From “crisp” analysis to “swashbuckling” exploration of different forms of poetry, to “morbid, tender, funny,” the New York Times has listed its picks for the 10 best books of poetry published in 2015.
The poetry books published in a given calendar year usually take up about 18 cubic feet of space, and would thus fit comfortably into the average refrigerator. But if you’re a book critic, you probably can’t afford to decrease your living quarters by the volume of a major appliance every year for decades. So at the close of each December, the difficulty lies, as Kenny Rogers once put it, in knowing what to throw away and knowing what to keep.
Mary Jo Bang, “The Last Two Seconds.” A restless, analytical collection in which the emotional force of disasters both personal and public (“She slept through the earthquake in Spain”) is often signaled by the nervous precision of the analysis itself (“The day after was full of dead things. Well, not full but a few.”)
Christopher Gilbert, “Turning Into Dwelling.” Gilbert died in 2007; this book consists of his first collection, “Across the Mutual Landscape,” and a previously unpublished manuscript called “Chris Gilbert: An Improvisation.” Gilbert was a nimble observer of his own kaleidoscopic mental states, and “Turning Into Dwelling” is a testament to his protean talents
Linda Gregerson, “Prodigal: New and Selected Poems, 1976-2014.” Gregerson is known for her syntax, which pivots and drops from line to line as if she were navigating through each poem on rope swings. This is a fine selection from a crisp, thoughtful writer.
Marilyn Hacker, “A Stranger’s Mirror: New and Selected Poems, 1994-2014.” Hacker is a swashbuckling wielder of poetry’s most challenging forms (she writes a ghazal with more fluency than most poets can manage a haiku), and a vivid translator as well.
Devin Johnston, “Far-Fetched.” Johnston’s fifth collection is a triumph of refined technique, but more than that, it’s a demonstration of restraint’s emotional resonance. A delicately marvelous book.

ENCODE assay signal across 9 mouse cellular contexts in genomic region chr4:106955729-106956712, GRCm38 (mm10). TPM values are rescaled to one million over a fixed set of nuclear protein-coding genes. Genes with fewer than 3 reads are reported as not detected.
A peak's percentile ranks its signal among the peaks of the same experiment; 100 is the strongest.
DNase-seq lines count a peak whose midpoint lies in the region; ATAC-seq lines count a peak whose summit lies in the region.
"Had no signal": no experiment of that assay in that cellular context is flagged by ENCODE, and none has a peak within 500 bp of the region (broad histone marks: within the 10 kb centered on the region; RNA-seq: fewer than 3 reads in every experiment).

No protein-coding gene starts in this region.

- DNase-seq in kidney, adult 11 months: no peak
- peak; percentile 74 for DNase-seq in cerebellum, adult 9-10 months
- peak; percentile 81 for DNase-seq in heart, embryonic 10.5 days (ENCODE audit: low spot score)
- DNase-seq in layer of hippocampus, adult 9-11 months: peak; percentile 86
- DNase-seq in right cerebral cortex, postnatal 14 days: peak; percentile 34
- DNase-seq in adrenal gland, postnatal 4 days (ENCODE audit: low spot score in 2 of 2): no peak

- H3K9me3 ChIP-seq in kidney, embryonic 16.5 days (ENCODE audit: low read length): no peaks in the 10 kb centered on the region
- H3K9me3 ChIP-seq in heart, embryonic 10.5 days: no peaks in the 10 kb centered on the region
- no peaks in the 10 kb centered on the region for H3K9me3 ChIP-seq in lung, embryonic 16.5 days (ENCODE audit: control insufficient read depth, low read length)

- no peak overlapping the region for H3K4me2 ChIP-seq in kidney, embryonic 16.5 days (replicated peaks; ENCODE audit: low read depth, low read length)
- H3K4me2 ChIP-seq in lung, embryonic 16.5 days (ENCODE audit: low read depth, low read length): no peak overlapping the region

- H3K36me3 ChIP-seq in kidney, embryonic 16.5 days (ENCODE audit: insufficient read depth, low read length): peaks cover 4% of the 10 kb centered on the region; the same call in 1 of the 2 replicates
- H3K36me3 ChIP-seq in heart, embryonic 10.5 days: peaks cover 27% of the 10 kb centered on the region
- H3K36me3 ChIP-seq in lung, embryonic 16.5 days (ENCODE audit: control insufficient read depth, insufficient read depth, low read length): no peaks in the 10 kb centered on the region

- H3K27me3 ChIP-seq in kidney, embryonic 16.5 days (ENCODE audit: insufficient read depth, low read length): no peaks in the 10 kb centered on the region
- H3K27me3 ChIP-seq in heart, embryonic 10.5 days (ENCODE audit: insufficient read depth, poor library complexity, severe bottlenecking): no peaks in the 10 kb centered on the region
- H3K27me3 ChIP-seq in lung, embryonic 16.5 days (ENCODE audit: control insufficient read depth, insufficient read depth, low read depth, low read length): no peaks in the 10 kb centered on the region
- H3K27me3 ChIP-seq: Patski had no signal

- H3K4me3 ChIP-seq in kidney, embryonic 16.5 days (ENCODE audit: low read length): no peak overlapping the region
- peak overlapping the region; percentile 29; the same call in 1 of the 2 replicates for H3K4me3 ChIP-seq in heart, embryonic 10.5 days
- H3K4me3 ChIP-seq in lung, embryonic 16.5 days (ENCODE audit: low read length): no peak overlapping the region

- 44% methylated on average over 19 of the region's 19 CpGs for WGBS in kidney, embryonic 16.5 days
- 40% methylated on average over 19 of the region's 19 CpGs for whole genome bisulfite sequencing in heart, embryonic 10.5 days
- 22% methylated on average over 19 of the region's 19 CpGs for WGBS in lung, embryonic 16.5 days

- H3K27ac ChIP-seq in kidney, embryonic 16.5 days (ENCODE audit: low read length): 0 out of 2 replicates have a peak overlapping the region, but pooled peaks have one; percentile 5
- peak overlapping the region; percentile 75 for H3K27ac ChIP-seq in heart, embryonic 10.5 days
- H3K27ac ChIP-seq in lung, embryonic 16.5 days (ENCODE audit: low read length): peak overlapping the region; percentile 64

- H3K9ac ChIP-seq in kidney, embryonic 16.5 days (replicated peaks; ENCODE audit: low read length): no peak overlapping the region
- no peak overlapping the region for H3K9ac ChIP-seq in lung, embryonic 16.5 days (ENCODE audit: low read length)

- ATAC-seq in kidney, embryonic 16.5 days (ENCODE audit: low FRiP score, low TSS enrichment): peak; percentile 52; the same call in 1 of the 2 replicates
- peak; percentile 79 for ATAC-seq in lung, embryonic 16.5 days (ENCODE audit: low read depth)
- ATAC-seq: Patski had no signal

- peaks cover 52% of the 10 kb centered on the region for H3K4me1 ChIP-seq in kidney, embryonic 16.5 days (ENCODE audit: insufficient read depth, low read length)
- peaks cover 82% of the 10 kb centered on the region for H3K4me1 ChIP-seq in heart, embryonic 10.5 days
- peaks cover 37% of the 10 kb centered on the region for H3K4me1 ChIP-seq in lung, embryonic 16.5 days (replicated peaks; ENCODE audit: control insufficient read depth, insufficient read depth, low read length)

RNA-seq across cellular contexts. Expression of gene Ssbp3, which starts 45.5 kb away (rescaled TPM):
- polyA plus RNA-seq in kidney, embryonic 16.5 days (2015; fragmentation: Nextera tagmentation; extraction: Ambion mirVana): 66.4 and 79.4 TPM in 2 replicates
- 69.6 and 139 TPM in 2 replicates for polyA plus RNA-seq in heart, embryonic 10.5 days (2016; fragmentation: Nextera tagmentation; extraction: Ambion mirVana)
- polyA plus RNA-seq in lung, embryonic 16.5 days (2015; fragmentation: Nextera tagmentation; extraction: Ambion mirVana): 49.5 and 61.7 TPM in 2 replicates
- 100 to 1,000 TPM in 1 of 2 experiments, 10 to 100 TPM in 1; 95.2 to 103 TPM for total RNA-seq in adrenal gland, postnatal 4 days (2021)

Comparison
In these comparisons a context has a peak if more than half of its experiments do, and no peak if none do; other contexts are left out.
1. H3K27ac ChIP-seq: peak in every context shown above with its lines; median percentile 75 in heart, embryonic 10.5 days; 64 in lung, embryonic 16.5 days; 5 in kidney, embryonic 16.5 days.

Troy Jollimore, “Syllabus of Errors.” Jollimore’s third collection is intelligent, soulful and amusingly self-aware. One poem begins, “Is there anything anywhere in this world / that is free from possession, that is not owned / by anyone?” The next sentence, of course, is: “If there is, I want it.”
Robin Coste Lewis, “Voyage of the Sable Venus.” A powerful lyric poet in the traditional sense (in “Plantation,” for instance), Lewis is also a remarkably gifted collagist — her book’s scalding title poem is a compilation of historical descriptions of the bodies of black women.
Ada Limón, “Bright Dead Things.” Limón’s calling card is her relaxed, winningly unpretentious voice (“Every time I’m in an airport / I think I should drastically / change my life…”). Her strongest work (the poem that gives this book its title, for example) is a study in casual intensity.
Cate Marvin, “Oracle.” Violent, morbid, tender and funny, “Oracle” is Marvin’s third book, and an acute addition to her spiky body of work. Edna St. Vincent Millay’s “Recuerdo” (“We were very drunk, and we were very merry”) is wittily updated here in “Memory in Plain English.”
Lawrence Raab, “Mistaking Each Other for Ghosts.” Raab brings a darker timbre to poetry’s comfortable middle register; his eminently approachable, low-key lines are never quite as affable as they seem, and the book is all the better for that.